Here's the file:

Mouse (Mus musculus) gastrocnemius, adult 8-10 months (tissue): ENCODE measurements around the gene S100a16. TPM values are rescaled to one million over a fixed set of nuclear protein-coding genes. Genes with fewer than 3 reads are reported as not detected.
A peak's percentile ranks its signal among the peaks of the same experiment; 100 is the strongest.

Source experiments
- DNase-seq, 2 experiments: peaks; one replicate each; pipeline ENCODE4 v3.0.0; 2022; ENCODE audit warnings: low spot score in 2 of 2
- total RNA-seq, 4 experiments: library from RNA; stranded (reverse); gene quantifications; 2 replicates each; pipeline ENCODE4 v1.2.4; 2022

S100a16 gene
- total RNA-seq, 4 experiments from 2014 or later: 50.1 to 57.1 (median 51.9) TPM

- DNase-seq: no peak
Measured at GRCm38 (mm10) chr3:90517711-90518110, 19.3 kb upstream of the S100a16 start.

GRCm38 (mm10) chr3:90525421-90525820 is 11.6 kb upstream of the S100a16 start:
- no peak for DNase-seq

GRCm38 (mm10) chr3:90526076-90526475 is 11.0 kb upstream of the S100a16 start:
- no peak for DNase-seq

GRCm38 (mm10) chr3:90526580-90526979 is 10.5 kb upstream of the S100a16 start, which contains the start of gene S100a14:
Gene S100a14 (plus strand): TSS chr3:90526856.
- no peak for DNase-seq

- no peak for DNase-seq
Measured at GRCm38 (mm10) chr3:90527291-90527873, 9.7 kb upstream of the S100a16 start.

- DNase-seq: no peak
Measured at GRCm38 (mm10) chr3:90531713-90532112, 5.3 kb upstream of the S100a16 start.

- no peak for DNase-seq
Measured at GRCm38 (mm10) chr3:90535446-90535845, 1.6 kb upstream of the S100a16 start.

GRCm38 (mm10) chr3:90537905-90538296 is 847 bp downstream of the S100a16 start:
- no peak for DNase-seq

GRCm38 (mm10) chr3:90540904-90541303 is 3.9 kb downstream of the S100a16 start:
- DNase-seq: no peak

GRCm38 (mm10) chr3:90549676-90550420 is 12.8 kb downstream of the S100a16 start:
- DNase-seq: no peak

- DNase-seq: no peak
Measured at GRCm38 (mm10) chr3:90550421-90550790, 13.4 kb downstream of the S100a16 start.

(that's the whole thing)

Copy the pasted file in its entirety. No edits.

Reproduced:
Mouse (Mus musculus) gastrocnemius, adult 8-10 months (tissue): ENCODE measurements around the gene S100a16. TPM values are rescaled to one million over a fixed set of nuclear protein-coding genes. Genes with fewer than 3 reads are reported as not detected.
A peak's percentile ranks its signal among the peaks of the same experiment; 100 is the strongest.

Source experiments
- DNase-seq, 2 experiments: peaks; one replicate each; pipeline ENCODE4 v3.0.0; 2022; ENCODE audit warnings: low spot score in 2 of 2
- total RNA-seq, 4 experiments: library from RNA; stranded (reverse); gene quantifications; 2 replicates each; pipeline ENCODE4 v1.2.4; 2022

S100a16 gene
- total RNA-seq, 4 experiments from 2014 or later: 50.1 to 57.1 (median 51.9) TPM

- DNase-seq: no peak
Measured at GRCm38 (mm10) chr3:90517711-90518110, 19.3 kb upstream of the S100a16 start.

GRCm38 (mm10) chr3:90525421-90525820 is 11.6 kb upstream of the S100a16 start:
- no peak for DNase-seq

GRCm38 (mm10) chr3:90526076-90526475 is 11.0 kb upstream of the S100a16 start:
- no peak for DNase-seq

GRCm38 (mm10) chr3:90526580-90526979 is 10.5 kb upstream of the S100a16 start, which contains the start of gene S100a14:
Gene S100a14 (plus strand): TSS chr3:90526856.
- no peak for DNase-seq

- no peak for DNase-seq
Measured at GRCm38 (mm10) chr3:90527291-90527873, 9.7 kb upstream of the S100a16 start.

- DNase-seq: no peak
Measured at GRCm38 (mm10) chr3:90531713-90532112, 5.3 kb upstream of the S100a16 start.

- no peak for DNase-seq
Measured at GRCm38 (mm10) chr3:90535446-90535845, 1.6 kb upstream of the S100a16 start.

GRCm38 (mm10) chr3:90537905-90538296 is 847 bp downstream of the S100a16 start:
- no peak for DNase-seq

GRCm38 (mm10) chr3:90540904-90541303 is 3.9 kb downstream of the S100a16 start:
- DNase-seq: no peak

GRCm38 (mm10) chr3:90549676-90550420 is 12.8 kb downstream of the S100a16 start:
- DNase-seq: no peak

- DNase-seq: no peak
Measured at GRCm38 (mm10) chr3:90550421-90550790, 13.4 kb downstream of the S100a16 start.